IBM has acquired Cast Iron Systems, a cloud integration software, appliances and services company.
The deal will boost IBM's line-up of business process and integration products, the technology giant said in its announcement on Monday. Silicon Valley-based Cast Iron helps businesses integrate software-as-a-service (SaaS) and cloud applications from Salesforce.com, Amazon and other providers with their in-house business applications. It also offers integration products to cloud and SaaS providers.
In addition, IBM expects to use Cast Iron's technology to improve its ability to help clients set up hybrid clouds, which meld applications inside a company with public and private cloud systems.
"The combination of IBM and Cast Iron Systems will make it easy for clients to integrate business applications, no matter where those applications reside. This will give clients greater agility," said Craig Hayman, vice president for application and integration for IBM WebSphere, in a statement.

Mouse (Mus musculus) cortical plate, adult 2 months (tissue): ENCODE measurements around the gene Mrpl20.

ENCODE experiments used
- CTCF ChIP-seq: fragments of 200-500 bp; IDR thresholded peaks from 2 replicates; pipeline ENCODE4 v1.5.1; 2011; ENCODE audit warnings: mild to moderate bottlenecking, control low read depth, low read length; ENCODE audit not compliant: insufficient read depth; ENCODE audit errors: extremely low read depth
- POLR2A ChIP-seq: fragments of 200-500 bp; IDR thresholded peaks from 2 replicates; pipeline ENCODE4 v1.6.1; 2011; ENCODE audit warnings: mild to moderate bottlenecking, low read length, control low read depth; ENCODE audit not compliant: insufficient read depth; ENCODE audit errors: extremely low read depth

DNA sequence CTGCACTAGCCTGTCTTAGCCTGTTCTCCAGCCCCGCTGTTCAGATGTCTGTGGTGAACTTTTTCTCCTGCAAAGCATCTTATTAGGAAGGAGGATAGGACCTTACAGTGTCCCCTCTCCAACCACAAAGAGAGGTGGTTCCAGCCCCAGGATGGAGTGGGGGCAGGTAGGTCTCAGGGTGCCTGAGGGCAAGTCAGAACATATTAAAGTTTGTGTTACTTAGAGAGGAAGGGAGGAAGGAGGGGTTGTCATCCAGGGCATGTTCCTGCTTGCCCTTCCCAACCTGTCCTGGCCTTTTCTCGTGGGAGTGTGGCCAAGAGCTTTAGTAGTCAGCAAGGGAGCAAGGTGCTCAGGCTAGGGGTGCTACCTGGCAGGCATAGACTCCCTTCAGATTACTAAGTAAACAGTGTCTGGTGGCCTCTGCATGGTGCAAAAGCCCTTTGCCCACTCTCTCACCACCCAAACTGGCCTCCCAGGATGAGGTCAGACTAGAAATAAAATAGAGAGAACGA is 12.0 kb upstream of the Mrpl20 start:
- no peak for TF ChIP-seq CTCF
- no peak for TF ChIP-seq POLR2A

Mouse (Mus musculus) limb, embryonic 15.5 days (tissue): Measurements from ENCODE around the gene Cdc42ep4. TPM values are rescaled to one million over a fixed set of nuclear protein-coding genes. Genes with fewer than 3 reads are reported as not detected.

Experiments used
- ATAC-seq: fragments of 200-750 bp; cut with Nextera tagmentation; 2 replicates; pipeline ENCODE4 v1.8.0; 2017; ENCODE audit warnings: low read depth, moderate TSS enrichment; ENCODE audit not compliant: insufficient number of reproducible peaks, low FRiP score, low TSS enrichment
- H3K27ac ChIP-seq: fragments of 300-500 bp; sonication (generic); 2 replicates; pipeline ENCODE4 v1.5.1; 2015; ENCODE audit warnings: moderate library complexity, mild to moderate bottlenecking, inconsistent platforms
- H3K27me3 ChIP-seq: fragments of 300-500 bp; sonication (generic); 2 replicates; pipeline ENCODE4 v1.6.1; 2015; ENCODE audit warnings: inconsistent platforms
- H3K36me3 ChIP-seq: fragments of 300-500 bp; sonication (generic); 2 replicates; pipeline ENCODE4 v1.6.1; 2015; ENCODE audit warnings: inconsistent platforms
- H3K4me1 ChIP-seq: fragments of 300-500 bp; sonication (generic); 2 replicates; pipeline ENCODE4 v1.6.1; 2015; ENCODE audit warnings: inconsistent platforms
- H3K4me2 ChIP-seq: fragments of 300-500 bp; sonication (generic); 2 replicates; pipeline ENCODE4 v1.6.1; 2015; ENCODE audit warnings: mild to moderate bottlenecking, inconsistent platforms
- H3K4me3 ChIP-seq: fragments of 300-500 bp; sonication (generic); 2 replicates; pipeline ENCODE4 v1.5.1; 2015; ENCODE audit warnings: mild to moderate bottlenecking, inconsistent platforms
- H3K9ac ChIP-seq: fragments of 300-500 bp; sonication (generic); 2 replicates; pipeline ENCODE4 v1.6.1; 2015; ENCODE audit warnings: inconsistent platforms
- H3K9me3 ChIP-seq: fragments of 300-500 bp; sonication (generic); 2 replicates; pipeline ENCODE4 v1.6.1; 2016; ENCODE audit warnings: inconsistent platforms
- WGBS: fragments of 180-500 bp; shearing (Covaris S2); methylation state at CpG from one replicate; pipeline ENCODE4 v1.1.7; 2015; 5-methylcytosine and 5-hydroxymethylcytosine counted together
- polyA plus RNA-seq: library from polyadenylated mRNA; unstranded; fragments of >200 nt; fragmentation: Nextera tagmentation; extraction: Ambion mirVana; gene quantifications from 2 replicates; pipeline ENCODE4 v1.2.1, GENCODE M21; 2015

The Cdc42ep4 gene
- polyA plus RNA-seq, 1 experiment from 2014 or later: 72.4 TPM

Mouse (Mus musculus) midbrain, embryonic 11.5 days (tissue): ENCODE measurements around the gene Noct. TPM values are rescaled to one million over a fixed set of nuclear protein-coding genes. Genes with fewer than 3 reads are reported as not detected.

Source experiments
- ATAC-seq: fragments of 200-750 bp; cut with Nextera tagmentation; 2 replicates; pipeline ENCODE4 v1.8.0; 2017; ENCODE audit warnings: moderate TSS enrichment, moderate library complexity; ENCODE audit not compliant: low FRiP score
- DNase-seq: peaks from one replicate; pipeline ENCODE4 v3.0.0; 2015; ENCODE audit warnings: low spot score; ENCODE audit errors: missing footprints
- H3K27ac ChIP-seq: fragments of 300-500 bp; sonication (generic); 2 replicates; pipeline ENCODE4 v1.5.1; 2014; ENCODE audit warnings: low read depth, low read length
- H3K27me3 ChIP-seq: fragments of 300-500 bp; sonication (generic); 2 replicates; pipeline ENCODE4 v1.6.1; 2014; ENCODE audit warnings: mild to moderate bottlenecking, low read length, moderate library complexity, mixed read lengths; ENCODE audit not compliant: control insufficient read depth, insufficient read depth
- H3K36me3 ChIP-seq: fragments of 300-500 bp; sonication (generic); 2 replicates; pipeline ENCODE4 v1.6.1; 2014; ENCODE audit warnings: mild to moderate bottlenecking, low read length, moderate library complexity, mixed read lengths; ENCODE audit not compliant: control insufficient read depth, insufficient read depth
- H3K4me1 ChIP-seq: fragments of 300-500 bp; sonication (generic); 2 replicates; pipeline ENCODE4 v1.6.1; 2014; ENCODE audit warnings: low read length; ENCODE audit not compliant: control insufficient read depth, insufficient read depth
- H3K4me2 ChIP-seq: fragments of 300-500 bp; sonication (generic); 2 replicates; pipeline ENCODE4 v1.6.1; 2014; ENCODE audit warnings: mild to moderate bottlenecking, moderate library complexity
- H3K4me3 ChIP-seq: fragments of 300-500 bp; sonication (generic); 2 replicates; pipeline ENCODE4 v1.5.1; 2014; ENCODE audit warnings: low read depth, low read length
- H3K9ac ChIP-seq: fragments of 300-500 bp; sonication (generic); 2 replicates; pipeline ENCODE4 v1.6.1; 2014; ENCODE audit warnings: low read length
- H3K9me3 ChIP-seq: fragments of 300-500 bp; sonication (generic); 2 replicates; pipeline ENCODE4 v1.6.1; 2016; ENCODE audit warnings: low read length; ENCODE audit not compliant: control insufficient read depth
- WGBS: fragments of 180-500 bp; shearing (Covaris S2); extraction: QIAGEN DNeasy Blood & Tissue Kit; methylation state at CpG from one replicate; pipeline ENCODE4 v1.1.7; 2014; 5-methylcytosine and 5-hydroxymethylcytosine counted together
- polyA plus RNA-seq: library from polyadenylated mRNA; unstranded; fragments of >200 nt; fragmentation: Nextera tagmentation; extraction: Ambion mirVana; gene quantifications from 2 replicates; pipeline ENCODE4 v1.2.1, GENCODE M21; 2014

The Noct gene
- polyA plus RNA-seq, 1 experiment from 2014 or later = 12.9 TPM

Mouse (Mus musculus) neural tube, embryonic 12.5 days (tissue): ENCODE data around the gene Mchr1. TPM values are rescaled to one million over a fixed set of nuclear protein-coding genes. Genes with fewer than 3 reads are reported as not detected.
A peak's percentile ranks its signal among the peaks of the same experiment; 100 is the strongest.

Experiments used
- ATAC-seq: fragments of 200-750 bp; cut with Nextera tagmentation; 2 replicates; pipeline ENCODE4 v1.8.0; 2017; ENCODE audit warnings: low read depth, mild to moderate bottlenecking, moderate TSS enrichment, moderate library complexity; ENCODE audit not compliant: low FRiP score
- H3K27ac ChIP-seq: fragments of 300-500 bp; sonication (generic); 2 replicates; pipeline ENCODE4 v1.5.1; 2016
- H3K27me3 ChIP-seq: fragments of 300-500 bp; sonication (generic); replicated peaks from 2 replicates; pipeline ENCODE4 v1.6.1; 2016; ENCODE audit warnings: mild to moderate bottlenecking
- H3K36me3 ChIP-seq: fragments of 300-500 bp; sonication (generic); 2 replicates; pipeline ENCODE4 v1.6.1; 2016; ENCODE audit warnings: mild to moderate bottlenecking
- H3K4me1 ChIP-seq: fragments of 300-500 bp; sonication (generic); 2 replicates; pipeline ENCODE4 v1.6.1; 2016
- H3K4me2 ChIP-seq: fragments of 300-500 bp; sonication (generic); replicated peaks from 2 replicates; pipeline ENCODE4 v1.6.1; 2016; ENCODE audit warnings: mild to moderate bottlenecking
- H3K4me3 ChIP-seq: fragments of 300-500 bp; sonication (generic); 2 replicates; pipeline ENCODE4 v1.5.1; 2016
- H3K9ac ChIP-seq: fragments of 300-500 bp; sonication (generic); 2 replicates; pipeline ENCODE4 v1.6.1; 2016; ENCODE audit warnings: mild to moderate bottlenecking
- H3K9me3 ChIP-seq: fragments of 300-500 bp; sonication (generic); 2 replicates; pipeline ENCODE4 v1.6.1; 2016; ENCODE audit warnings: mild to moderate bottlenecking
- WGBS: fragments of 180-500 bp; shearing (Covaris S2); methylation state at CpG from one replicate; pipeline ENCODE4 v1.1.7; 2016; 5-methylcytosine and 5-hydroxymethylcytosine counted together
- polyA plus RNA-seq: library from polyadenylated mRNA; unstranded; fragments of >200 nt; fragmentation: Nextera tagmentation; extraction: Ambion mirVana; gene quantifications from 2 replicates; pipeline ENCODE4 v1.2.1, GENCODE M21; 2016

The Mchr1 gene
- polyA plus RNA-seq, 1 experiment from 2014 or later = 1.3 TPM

Cast Iron uses prebuilt software templates for integration rather than writing custom code. This allows cloud integrations to be carried out in days, as opposed to weeks, whether using physical appliances, virtual appliances or a cloud service, according to IBM.
Financial terms of the deal were not released. IBM said it expects the cloud-computing market to reach $126bn (£83bn) by 2012, a jump of 28 percent over the $47bn spent in 2008.
Privately-held Cast Iron's 75 or so employees will be incorporated into IBM, the company said.